British man wins French civil partnership tax victory
A French court has ordered that a British man should be returned more than £30,000 he paid to tax authorities after inheriting a home from his civil partner.
Jerry Lea shared the holiday home in Loir-et-Cher with partner Geoff Page, who owned the property.
When Mr Page died in 2008, he left the home to Mr Lea but at that time, France did not recognise British civil partnerships and Mr Lea was faced with paying 60 per cent inheritance tax, or £98,000 in total.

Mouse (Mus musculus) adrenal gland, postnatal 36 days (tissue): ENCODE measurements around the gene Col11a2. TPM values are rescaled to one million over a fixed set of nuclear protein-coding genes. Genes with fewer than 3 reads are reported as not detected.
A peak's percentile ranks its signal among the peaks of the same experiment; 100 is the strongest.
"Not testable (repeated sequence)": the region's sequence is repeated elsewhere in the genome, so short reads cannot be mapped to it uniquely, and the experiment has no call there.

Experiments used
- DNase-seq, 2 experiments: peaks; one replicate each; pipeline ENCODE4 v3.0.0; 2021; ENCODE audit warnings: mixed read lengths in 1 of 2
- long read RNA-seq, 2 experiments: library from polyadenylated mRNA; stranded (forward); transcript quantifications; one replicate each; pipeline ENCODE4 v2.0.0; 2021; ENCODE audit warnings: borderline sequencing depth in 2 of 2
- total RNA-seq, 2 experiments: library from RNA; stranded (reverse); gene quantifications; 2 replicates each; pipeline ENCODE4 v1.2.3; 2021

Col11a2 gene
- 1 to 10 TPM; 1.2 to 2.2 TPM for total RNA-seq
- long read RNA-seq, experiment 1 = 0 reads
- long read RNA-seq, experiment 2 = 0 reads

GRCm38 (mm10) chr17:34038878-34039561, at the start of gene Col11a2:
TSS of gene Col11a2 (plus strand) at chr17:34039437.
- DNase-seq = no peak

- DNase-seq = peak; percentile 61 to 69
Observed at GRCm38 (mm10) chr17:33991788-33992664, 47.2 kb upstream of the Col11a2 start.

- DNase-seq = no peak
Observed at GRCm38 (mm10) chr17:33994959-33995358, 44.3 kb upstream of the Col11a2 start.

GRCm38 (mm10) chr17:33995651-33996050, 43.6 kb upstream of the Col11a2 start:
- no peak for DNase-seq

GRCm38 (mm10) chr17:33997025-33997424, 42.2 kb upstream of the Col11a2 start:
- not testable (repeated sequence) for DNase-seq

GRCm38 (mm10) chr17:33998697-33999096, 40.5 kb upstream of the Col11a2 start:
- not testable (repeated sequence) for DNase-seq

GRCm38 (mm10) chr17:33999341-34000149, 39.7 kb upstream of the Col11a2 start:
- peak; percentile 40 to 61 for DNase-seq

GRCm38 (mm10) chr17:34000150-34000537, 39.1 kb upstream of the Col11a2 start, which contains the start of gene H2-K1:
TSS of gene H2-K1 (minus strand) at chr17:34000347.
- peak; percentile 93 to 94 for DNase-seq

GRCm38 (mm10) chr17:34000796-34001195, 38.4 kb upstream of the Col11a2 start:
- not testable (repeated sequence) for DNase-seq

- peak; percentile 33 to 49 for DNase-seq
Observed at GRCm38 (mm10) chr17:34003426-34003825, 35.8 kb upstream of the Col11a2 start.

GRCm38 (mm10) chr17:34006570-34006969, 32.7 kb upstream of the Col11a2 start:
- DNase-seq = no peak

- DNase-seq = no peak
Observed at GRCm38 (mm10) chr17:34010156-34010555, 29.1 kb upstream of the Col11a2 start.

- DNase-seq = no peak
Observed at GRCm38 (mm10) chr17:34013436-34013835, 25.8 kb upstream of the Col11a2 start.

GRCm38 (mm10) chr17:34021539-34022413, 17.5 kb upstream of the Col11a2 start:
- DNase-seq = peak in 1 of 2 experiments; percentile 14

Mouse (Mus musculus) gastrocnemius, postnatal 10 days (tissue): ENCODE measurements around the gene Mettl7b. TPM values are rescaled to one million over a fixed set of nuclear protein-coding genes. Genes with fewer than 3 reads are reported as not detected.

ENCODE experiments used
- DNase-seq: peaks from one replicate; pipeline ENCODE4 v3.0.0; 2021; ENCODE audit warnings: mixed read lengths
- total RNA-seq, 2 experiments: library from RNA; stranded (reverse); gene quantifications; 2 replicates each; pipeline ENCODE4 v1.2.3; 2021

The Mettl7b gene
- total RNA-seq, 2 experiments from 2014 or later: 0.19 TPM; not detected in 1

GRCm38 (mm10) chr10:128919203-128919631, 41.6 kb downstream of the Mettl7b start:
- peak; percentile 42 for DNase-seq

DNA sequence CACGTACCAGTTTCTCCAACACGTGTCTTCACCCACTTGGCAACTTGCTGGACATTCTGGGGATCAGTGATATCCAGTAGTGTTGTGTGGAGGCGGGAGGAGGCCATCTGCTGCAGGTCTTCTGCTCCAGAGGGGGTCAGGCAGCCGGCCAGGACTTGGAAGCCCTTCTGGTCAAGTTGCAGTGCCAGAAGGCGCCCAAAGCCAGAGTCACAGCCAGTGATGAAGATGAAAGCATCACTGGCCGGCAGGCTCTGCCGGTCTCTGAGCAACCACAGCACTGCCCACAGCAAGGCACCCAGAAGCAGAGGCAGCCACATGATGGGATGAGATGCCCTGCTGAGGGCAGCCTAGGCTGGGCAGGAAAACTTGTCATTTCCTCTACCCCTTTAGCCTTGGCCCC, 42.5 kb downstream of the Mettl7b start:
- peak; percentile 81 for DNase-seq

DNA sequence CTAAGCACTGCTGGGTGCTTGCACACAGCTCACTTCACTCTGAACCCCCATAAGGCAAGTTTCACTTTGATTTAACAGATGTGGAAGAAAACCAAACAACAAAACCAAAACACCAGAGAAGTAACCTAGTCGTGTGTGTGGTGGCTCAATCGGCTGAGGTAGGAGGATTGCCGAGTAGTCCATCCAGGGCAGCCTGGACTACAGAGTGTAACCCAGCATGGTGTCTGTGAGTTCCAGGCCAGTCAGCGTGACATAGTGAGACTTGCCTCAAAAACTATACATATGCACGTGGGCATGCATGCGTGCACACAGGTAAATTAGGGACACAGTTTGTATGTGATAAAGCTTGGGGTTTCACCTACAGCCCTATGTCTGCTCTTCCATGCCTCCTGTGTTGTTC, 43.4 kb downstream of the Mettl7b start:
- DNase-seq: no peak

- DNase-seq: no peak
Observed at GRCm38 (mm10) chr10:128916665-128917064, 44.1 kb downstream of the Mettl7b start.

Mr Lea cited a legal change made in May 2009, which meant that France would recognise civil partnerships as equivalent to its own pacs, or Pacte civil de solidarité, which is available to straight and gay couples.
The law was backdated to August 21st, 2007, meaning he was permitted by the Tribunal de Grande Instance de Bobigny to win back the £31,800 he has paid to date, plus some of his legal costs.
The decision was the first time a court has made a ruling on the legislation.
Mr Lea’s barrister Caroline Mécary told the Connexion that in theory his court case should be the first and only one as authorities should recognise civil partnerships as equivalent to pacs.
However, she said other gay people who have paid undue tax should seek reimbursement.
Related topics: Europe